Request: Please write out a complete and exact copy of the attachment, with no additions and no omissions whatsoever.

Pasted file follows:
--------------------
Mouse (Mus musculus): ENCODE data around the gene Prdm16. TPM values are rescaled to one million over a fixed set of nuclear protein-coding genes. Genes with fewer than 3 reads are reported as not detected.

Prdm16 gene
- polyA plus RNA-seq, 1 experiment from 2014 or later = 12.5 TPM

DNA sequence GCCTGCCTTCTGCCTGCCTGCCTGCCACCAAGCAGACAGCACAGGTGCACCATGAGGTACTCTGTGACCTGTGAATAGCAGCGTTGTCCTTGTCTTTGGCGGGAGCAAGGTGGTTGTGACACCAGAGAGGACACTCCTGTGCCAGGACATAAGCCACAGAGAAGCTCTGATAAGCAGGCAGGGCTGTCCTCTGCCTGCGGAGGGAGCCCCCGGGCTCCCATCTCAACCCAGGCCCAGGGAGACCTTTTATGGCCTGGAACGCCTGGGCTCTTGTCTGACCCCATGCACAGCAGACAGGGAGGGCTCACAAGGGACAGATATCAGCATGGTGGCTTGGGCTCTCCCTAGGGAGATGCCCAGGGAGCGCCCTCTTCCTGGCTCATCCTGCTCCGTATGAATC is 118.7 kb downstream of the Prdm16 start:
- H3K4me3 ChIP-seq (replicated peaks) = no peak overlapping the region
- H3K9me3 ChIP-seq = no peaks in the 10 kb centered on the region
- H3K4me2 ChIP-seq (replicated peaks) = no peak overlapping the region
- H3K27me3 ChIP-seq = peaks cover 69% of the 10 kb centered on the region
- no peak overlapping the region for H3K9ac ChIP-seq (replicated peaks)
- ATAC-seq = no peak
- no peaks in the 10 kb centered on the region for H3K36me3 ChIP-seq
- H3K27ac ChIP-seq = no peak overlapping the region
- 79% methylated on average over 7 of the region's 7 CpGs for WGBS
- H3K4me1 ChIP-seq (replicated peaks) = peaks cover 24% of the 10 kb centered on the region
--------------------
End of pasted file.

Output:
Mouse (Mus musculus): ENCODE data around the gene Prdm16. TPM values are rescaled to one million over a fixed set of nuclear protein-coding genes. Genes with fewer than 3 reads are reported as not detected.

Prdm16 gene
- polyA plus RNA-seq, 1 experiment from 2014 or later = 12.5 TPM

DNA sequence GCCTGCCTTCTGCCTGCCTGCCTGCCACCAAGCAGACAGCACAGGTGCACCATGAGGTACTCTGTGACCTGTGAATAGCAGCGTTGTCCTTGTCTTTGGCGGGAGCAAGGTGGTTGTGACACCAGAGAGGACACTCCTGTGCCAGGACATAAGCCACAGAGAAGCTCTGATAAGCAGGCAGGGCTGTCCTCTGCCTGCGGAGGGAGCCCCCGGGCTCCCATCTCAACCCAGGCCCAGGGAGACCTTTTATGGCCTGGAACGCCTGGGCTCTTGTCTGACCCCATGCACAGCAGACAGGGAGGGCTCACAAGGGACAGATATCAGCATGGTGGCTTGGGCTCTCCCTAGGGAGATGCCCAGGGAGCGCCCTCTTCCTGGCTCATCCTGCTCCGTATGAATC is 118.7 kb downstream of the Prdm16 start:
- H3K4me3 ChIP-seq (replicated peaks) = no peak overlapping the region
- H3K9me3 ChIP-seq = no peaks in the 10 kb centered on the region
- H3K4me2 ChIP-seq (replicated peaks) = no peak overlapping the region
- H3K27me3 ChIP-seq = peaks cover 69% of the 10 kb centered on the region
- no peak overlapping the region for H3K9ac ChIP-seq (replicated peaks)
- ATAC-seq = no peak
- no peaks in the 10 kb centered on the region for H3K36me3 ChIP-seq
- H3K27ac ChIP-seq = no peak overlapping the region
- 79% methylated on average over 7 of the region's 7 CpGs for WGBS
- H3K4me1 ChIP-seq (replicated peaks) = peaks cover 24% of the 10 kb centered on the region